MIT Hobby shop fosters inventiveness
“MIT breeds entrepreneurs and inventors, and this place is perfect for them,” says Ken Stone, director of the MIT Hobby Shop, a wood and metalworking facility where you can build anything that you can dream.
More than 200 members of the MIT community are transforming metal and wood into furniture, bowls, bicycles, sailboats, harps, violins, and airplanes. And much of the craftsmanship is brilliant.
Member Kim Schmahmann recently crafted a cabinet, which took five years to build, that is now on display at the Smithsonian in Washington. And Senior Lecturer Jay Kirsch and alumnus Jim Hamilton once created a clock that is now in the permanent design collection at the Museum of Modern Art in New York.
World-famous architect I.M. Pei was a Hobby Shop member when he was an MIT student. The original transmitter for the MIT radio station was built here. And for the past 12 years, members of the Phi Delta Theta fraternity have built hundreds of wooden toys to give to needy children at Christmas.
“This is an incredible place for creativity and inventiveness,” says Stone, adding that the 63-year-old shop is not only a creative outlet but a peaceful place to relax.
“It’s great to have a hobby as a balance in your life. MIT is a demanding place and coming here is a stress relief. People today deal mostly with computers and have nothing physical to show for their work. Woodworking gives you a product.”
Eighty percent of the 200 members are students, but the shop is also open to faculty, staff, alumni, and their families. Some drop in to work on just one project; others come back for years. One-third of the members are women.
“Sometimes when I go to work in the shop, it’s all women,” says MIT staffer Dana Andrus, who began coming here in 1986 and says that for a woman, woodworking is a valuable skill. “I’ve learned a great deal about metal and wood joinery, which was so useful recently when I bought a house.”
She adds that she originally went to the Hobby Shop to learn just enough to refinish some old furniture. “Instead, I built my first piece from scratch – a copy of a $2,000 table I saw at Shreve’s in Boston.”
Stone, who offers courses here and also helps members plan their ideas, was hired in 1991 to direct the shop after he earned an MIT degree in architecture in 1972 and after he spent 25 years as a contractor and custom furniture-maker.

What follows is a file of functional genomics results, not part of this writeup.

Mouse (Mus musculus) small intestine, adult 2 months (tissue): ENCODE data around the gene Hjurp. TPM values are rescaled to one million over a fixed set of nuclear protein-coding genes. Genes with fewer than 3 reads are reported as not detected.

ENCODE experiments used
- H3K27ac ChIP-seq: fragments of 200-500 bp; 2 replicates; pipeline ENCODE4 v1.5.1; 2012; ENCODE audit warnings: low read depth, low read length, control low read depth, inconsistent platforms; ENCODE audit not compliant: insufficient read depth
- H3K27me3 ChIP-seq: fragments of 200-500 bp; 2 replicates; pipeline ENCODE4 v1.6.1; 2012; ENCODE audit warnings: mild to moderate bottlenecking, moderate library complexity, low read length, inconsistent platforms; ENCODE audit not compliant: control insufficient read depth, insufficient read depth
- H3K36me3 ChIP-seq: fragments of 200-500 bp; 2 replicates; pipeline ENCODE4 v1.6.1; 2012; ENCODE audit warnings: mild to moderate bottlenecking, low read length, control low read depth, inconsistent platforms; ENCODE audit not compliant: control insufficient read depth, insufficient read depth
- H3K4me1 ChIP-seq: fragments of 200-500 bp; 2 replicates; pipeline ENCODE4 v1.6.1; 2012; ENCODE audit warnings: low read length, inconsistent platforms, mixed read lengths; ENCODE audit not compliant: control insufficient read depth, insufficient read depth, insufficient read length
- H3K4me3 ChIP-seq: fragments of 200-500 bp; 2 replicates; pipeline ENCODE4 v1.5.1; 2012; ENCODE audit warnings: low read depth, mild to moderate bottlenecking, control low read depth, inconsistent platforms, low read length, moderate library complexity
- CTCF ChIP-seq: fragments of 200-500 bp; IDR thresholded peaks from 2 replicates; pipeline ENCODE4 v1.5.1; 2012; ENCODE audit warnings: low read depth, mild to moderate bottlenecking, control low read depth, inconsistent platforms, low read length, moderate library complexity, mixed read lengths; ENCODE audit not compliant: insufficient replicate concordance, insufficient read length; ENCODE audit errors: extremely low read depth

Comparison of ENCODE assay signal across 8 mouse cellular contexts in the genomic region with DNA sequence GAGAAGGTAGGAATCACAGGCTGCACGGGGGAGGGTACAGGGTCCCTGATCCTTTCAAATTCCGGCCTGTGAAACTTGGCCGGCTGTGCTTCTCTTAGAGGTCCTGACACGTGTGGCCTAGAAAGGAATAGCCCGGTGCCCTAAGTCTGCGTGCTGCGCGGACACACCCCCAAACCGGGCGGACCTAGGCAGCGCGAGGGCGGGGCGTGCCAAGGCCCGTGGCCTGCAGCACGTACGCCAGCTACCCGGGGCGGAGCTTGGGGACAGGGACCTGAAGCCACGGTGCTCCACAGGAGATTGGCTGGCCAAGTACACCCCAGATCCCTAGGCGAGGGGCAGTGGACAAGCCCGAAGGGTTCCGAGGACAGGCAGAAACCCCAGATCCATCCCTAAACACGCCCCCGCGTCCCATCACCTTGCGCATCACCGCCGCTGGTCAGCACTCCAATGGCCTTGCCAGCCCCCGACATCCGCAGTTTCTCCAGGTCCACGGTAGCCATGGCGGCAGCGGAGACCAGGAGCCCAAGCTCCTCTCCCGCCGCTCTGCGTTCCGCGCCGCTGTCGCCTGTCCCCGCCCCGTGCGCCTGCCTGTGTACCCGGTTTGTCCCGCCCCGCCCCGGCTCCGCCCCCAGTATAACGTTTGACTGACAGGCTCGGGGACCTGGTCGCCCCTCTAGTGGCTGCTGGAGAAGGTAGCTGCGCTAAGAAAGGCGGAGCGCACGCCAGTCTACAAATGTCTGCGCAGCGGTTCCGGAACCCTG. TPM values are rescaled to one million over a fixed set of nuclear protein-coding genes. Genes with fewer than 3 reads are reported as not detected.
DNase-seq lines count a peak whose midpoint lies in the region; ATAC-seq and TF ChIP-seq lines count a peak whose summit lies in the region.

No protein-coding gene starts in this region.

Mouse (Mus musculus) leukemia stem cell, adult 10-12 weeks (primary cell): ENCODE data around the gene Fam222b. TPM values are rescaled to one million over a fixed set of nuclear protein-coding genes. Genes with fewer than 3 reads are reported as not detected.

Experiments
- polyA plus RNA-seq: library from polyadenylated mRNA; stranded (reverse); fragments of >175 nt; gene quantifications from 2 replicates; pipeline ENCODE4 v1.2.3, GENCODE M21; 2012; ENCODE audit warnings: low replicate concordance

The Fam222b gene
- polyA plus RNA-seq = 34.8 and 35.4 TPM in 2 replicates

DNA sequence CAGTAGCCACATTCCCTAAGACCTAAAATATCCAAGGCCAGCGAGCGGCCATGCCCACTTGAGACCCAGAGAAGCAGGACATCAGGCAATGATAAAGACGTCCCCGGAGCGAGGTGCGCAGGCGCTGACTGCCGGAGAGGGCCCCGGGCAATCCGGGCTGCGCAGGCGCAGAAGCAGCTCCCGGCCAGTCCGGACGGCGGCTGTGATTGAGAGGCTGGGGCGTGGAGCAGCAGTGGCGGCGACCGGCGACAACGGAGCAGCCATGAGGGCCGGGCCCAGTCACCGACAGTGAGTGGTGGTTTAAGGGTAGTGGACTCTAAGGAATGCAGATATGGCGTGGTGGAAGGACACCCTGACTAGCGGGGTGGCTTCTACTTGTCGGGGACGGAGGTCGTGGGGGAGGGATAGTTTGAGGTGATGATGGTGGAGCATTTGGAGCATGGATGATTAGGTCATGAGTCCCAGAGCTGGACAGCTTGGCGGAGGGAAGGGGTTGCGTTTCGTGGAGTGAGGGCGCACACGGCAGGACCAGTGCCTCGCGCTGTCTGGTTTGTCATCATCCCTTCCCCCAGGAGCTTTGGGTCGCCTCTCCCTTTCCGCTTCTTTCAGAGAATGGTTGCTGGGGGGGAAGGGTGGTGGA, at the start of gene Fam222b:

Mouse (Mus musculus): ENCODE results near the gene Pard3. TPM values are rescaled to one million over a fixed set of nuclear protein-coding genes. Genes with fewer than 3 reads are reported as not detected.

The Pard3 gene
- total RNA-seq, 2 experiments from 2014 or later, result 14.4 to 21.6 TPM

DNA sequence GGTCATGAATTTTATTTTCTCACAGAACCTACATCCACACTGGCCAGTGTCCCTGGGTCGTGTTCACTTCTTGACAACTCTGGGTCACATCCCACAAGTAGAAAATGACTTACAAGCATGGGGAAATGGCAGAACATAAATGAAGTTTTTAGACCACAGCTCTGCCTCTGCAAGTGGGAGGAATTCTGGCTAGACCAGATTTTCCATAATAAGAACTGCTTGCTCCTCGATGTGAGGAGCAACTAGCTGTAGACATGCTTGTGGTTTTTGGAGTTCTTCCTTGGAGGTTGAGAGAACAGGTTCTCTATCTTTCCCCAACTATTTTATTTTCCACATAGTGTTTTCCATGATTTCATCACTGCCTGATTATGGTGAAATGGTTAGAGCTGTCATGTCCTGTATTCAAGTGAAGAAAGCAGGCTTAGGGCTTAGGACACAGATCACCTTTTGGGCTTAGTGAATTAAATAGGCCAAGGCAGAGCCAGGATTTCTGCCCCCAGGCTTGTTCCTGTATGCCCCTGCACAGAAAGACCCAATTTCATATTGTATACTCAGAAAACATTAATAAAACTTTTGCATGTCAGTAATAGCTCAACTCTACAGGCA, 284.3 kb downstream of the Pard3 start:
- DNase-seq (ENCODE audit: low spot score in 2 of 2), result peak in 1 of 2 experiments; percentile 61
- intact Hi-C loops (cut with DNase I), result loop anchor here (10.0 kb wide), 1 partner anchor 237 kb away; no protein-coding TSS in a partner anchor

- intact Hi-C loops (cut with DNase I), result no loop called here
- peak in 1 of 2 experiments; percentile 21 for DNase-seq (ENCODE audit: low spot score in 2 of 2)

Even though students want to learn, he says, they now come to the shop with less experience in building than they did a decade ago. “I notice as people’s computer skills have increased, their building skills have decreased. Many people have not studied shop in high school the way they once did.”
Prof. Emeritus Bob Mann, a member of the shop since he was an undergrad here 53 years ago, has also noticed that times have changed. “When I was young, kids would come to MIT knowing how to fix toasters and radios. Today, our whole society has a materialistic view. If your microwave breaks, you just throw it away. We don’t repair anything, and therefore, kids have lost the capacity to do that. The shop is great because it gives kids the confidence that they can build.”
The Hobby Shop, begun by a dozen students in 1937, brings people together. “One of the great things about this place is not only can students socialize with other students, but they can socialize with faculty, staff, retirees, and alumni,” Stone says. “It’s a wonderful social experience.”
“It’s all about networking,” says Prof. Sam Allen, who recently built a 14-foot sailboat with a 21-foot mast. “Part of the reason I go to the Hobby Shop is to get expert help and advice. Being able to talk to people and work out solutions together is a wonderful way of doing things. And it’s also a great convenience to have access to high quality machines.”
“The shop is beautifully equipped. It has every tool you could imagine,” says Mann, who recently built a Murphy bed for his grandchildren. “I was working with huge sheets of plywood, and the shop was a great place to go because I needed another pair of hands.”
“The shop is a very friendly place,” Allen adds. “And it’s fun. If it wasn’t, it wouldn’t be so successful.”